$660 per person (including GST)
The price includes:
Duration: 1 day
Date: Tues 19th November, 2019
Time: 9:00am - 5:00pm
Location: Melbourne CBD (Location TBC)
In the last decade, there has been a significant push that policy must be based on evidence and, crucially, ‘good’ evidence. In its many forms, the ‘evidence’ behind evidence-based policymaking is focused on identifying the causes and consequences of policies, programs, and social conditions more generally. At the same time, there has been a renewed focus, both in academia and in practice, on ‘systems-thinking’, ‘system-based approaches’ and complexity, broadly defined, as being key to making policy in a messy, wicked world.
Yet, for the most part, researchers, practitioners and evaluators remain tightly wedded to their traditional methodological tools – the interview, the focus group, survey research. ethnography – in order to make sense of social phenomena. Can these tools, in their most common manifestations, help us make assessments about causal complexity? And, if not, why not?
This unique one-day workshop seeks to answer these questions, by bringing together the worlds of complex systems, policy design and evaluation to provide participants with the opportunity to increase their knowledge and skills in design and evaluation. It provides a range of tools to help practitioners adopt systems thinking tools to support evidence-based ways of working.
Why this workshop?
As a leader, program manager or evaluator, you will likely recognise that all your work is embedded in complex systems. However, you may feel you lack the capacity or knowledge base to think through the deliberate application of complex systems tools to different stages of program design, implementation and evaluation. This workshop aims to empower internal leaders with the basic principles, process and tools of complex systems thinking and evaluation to undertake your work with the best possible chance of success.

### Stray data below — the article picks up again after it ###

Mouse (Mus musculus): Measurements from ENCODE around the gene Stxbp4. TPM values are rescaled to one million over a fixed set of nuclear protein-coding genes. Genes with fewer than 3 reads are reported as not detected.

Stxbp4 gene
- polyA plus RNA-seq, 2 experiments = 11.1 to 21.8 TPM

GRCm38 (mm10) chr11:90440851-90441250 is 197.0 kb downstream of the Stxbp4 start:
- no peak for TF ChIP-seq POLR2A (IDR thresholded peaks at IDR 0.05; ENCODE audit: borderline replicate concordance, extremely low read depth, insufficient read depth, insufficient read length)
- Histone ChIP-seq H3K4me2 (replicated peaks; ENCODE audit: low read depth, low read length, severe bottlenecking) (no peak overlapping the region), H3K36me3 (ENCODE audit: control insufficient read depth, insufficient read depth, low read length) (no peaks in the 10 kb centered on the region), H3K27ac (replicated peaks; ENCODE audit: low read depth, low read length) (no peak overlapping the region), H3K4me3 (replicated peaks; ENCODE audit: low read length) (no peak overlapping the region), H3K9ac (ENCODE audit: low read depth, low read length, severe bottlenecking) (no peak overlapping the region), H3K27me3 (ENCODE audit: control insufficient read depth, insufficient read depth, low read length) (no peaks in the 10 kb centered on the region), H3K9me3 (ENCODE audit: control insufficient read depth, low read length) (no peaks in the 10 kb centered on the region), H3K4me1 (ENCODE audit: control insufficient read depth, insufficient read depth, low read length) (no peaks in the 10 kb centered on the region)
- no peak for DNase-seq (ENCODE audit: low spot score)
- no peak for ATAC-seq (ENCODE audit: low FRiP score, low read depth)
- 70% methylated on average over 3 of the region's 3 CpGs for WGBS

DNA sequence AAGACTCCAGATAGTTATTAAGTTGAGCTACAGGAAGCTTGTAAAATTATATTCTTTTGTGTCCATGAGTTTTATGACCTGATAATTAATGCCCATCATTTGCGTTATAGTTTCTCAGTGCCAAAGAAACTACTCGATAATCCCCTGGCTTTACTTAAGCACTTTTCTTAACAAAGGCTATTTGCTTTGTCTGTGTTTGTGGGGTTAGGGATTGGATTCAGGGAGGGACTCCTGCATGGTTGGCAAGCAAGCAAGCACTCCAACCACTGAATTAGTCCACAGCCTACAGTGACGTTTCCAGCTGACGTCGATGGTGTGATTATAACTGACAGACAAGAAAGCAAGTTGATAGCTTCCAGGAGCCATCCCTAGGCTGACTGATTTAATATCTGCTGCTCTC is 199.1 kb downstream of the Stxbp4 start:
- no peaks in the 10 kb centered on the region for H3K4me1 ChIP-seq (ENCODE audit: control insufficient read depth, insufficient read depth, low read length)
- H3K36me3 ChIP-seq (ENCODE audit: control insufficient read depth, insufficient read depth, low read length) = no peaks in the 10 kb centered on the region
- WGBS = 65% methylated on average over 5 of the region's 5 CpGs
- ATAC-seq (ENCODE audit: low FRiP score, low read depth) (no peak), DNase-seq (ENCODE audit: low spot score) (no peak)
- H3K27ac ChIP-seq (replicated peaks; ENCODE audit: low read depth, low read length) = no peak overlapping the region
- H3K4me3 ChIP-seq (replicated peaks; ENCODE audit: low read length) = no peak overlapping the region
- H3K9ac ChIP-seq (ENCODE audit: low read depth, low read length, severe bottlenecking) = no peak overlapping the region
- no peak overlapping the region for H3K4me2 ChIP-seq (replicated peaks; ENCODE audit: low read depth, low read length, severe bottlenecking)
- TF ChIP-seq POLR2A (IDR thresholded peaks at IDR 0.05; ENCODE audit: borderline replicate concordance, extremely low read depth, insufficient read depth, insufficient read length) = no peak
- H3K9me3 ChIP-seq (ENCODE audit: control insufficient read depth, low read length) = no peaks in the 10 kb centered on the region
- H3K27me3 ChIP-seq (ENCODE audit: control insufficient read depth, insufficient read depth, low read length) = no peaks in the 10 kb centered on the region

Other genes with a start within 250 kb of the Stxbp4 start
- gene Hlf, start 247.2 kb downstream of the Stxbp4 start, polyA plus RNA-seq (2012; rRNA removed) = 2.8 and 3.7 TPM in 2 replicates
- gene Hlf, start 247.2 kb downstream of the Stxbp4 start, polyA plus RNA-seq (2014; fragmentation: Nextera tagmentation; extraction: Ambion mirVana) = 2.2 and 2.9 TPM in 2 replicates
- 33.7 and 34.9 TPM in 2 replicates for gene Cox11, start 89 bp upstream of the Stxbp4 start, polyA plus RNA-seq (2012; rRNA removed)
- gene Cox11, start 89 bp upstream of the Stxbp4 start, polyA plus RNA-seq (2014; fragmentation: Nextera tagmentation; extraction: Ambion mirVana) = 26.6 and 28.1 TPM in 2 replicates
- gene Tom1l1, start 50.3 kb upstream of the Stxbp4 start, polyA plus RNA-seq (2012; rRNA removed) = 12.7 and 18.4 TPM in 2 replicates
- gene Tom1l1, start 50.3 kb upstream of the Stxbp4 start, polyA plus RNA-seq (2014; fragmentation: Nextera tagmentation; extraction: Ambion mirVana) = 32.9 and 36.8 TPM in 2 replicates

Outline of the workshop
The workshop provides an introduction to some of the key foundations for ways of working using systems practice across the policy design and evaluation cycle. This includes:
Prior to the workshop you will be invited to bring along their own ‘problem’ to work through as well. This will ensure you leave the workshop ready and equipped to apply what you have learned immediately into practice.
Participants will be provided with a copy of all of the resources from the workshop to allow what is learnt and practiced to be replicated back in the working environment.
Places are strictly limited to 12 participants to ensure plenty of time to engage with the content and activities.
What will you learn?
The workshop will be centred around a hands-on process of using complex systems approaches. By the end of workshop, you will be able to:
Your facilitator: Dr Luke Craven
Dr Luke Craven is a systems practitioner, whose work focuses on developing new tools to understand and address complex policy challenges. He works closely with a range of organisations to adapt and apply systems frameworks to support policy design, implementation and evaluation. He has advised on and implemented major systems change efforts across a range of government services and topics, including economic development and planning, employment, agriculture and food policy, education, taxation, and social welfare.
Luke is known for developing the System Effects methodology, which is widely used to analyse complex causal relationships in participatory and qualitative data. He is also a Strategic Advisor to the team at Kumu, a systems mapping platform that gives decision makers the tools to track, visualise and leverage relationships to overcome their toughest obstacles.
Luke has worked with a range of organisations on their systems practice, including: